You know my female test that I use in my mind that the men aren’t doing? Picture a war and you have to throw your baby into this guy or gal’s arms and you say to them “take care of my kids for a couple of years while I’m gone.”
Then, ask yourself what will your child be like when you get them back from that person. Either I would trust them that they’d be fine or I wouldn’t.
So I never go for the ones I don’t trust. I just don’t care how much I want the business. I don’t want a problem partner. I want a nice person because I’m going to live with them so I want someone I want to work with in the end. So the getting a good vibe on the person is really 75 percent of it for me. I would say for the guys, the entrepreneur is 25 percent of it. So I really reverse that ratio.
You are absolutely right! Believe it or not, I do have sibling rivalry, amongst the women. My favorites are the ones who are successful. Let’s see…“Daisy Cakes” is one because the entrepreneur there is probably the most charismatic front end of the product.
I would say Tiffany Krumins is also one of my favorites or the most respected person because she came down with a rare type of cancer and put her business together while she was on her back in the hospital.
She developed the “Ava the Elephant” talking medicine dispenser that has been wildly successful. Life has been tough for her, but she bounces back. Oh and I love my two guys from Pork Barrel Barbeque. They’re great marketers and great social marketers.
Part of your success in business has been attributed to your gift for branding and re-branding yourself. Years back when we first met, you had your eyes on building your brand beyond Manhattan real estate. What drives you to keep moving forward?
I think for me, what was largely responsible for me getting the $66 million for the Corcoran Group that I did, was because the brand was so much bigger than the reality. They were paying for a power brand, so I’m happy that I put the time in to build the brand that we did.
One other thing that has influenced my success is that I feel like I always have the right to be there. I think I learned that from my mother very well.
When we were kids, she would have us apply for these contests, like writing about citizenship, etc., she’d find in the newspaper. We used to get very upset because we would never win! But she’d always say you don’t have to win it, you just have to finish it. My mom did a very good job of getting us to go thru the door, without having the answer.
I have found that good entrepreneurs will jump off the cliff, go thru that door, understanding that they’ll figure it out on the fly, on the way down without the answers.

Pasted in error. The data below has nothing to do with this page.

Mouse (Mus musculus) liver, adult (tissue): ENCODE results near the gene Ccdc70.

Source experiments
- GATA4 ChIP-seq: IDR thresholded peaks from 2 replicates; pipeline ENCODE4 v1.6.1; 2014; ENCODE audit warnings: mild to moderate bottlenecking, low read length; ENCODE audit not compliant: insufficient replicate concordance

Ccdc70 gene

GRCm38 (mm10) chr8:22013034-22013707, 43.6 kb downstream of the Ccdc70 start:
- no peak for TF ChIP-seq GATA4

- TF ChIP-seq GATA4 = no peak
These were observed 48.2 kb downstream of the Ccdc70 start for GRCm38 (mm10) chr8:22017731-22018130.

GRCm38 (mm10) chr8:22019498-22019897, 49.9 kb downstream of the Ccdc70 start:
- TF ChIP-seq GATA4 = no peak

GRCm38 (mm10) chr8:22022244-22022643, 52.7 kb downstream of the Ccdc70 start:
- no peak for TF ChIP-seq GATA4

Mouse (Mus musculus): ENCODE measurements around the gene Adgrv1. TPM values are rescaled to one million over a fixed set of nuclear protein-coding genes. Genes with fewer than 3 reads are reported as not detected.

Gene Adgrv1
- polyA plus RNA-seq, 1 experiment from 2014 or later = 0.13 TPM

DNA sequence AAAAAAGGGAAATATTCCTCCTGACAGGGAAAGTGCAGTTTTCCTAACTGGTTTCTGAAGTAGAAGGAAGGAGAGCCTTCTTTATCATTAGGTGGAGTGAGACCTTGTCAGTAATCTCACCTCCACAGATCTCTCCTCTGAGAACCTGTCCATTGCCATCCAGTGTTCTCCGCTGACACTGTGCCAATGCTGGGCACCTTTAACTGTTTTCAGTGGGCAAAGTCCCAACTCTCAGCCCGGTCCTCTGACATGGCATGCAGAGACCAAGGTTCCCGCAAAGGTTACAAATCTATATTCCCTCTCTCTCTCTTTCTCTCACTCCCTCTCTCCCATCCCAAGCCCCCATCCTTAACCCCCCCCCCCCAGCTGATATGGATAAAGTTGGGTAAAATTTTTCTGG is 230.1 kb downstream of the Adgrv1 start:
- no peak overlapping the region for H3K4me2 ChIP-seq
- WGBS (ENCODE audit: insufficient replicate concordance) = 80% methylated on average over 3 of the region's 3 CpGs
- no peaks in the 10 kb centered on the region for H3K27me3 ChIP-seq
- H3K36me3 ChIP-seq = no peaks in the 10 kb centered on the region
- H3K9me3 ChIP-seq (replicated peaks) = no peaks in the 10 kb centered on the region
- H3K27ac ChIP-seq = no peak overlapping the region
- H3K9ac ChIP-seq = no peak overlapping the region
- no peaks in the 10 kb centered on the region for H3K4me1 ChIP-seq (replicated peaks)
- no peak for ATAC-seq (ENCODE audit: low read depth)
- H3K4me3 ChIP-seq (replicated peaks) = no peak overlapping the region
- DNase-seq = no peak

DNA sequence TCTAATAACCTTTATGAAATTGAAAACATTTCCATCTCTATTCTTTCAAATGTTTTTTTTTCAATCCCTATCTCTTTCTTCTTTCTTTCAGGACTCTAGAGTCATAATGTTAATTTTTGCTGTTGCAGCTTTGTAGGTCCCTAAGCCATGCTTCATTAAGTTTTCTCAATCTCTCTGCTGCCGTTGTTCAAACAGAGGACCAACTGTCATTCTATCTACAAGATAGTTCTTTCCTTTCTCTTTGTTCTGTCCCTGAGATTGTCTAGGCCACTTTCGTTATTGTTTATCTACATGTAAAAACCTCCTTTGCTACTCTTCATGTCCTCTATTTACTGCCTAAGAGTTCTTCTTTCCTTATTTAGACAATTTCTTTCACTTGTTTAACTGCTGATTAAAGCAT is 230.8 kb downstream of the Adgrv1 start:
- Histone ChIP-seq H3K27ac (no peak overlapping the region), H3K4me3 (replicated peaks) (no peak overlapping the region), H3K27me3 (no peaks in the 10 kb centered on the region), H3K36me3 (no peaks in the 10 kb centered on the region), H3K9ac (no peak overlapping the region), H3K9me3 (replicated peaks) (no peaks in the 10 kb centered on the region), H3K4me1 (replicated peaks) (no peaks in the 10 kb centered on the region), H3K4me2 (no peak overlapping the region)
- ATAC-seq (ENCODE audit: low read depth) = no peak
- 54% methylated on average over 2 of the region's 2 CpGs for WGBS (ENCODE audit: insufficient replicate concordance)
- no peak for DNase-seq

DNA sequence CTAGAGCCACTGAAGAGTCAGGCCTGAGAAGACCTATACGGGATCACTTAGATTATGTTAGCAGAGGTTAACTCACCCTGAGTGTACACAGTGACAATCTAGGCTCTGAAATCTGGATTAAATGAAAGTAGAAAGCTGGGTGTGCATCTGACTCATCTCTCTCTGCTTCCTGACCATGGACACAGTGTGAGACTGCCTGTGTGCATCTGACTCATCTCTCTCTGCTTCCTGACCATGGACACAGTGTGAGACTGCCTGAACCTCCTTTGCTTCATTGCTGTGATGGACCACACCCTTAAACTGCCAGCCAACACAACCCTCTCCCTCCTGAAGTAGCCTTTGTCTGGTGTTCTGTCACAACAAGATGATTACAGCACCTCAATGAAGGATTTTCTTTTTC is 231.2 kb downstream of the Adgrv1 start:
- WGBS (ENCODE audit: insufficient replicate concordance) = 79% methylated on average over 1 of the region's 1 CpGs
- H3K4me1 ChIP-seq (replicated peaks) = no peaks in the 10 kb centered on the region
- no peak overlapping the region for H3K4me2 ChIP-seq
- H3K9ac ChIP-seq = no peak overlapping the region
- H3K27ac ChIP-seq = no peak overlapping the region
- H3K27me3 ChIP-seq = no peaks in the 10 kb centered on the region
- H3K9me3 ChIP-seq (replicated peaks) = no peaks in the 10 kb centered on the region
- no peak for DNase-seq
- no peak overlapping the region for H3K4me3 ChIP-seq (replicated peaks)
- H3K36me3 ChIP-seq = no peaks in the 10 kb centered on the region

I have always felt I have a right to be in the room whether it’s the old boys club, you know maybe they’re not talking to me or giving me the cold shoulder. I told myself “I have a right to be here.”
Years back, I remember going up in that famous gold plated elevator, to meet Donald Trump for the first time, purposely putting myself in harms way to get his support. I remember being scared to death but saying to myself “I have a right to be here. I have right to be here” like a mantra. It’s a little bit of an arrogance I guess, that helped me build myself, repackage myself, even reinvent myself when I didn’t feel welcome or on the heels of embarrassment.
Absolutely. This idea that I’m very good at failing; everything that was ever really, really big in building my business, was really discovered on the heels of some big belly flop! One such situation was the invention of Corcoran.com.
I was looking to save face for putting all of my apartment listings on videotape. People didn’t get why I was doing that. I didn’t want to have my January meeting that year and let everybody there know that I blew a profit, including my business partner, who wanted to kill me. And I didn’t want people to think I was a loser. So I covered up by saying, “Oh, we’re bringing you now into cyberspace with this new thing called the `internet.’”
I never expected that website to be anything; putting those videos onto the Internet. I ended up having two sales the first week! Boom! Boom! It was exciting! And I was like “Holy shit, what is this thing?” So I think this idea that you just get back up and think of some other angle, I think I’m good at that. I encourage that sort of fast thinking.
Of the many people I’ve hired or trained over the years, there’s been an important difference between the people at the top and the people who never seem to fly. It’s that ability to get back up and spend less time than the average guy feeling sorry for themselves. It’s not like you don’t feel that hit in the gut, but they don’t spend much time feeling sorry or taking it personally. Good ones don’t make the time for that. And neither should you.
Barbara is the author of the best-selling book, If You Don’t Have Big Breasts, Put Ribbons on Your Pigtails, as well as Nextville, Amazing Places to Live Your Life. Her latest book is Shark Tales. Click on the title to buy on Amazon.